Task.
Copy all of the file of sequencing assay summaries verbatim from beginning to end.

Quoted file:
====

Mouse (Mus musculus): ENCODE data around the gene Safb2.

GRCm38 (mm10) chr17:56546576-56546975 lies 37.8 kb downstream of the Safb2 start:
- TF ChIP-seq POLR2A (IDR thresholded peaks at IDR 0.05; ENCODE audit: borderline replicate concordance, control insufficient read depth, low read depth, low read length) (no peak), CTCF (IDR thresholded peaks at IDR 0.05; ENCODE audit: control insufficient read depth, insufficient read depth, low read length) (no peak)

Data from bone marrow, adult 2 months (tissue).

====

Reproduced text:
Mouse (Mus musculus): ENCODE data around the gene Safb2.

GRCm38 (mm10) chr17:56546576-56546975 lies 37.8 kb downstream of the Safb2 start:
- TF ChIP-seq POLR2A (IDR thresholded peaks at IDR 0.05; ENCODE audit: borderline replicate concordance, control insufficient read depth, low read depth, low read length) (no peak), CTCF (IDR thresholded peaks at IDR 0.05; ENCODE audit: control insufficient read depth, insufficient read depth, low read length) (no peak)

Data from bone marrow, adult 2 months (tissue).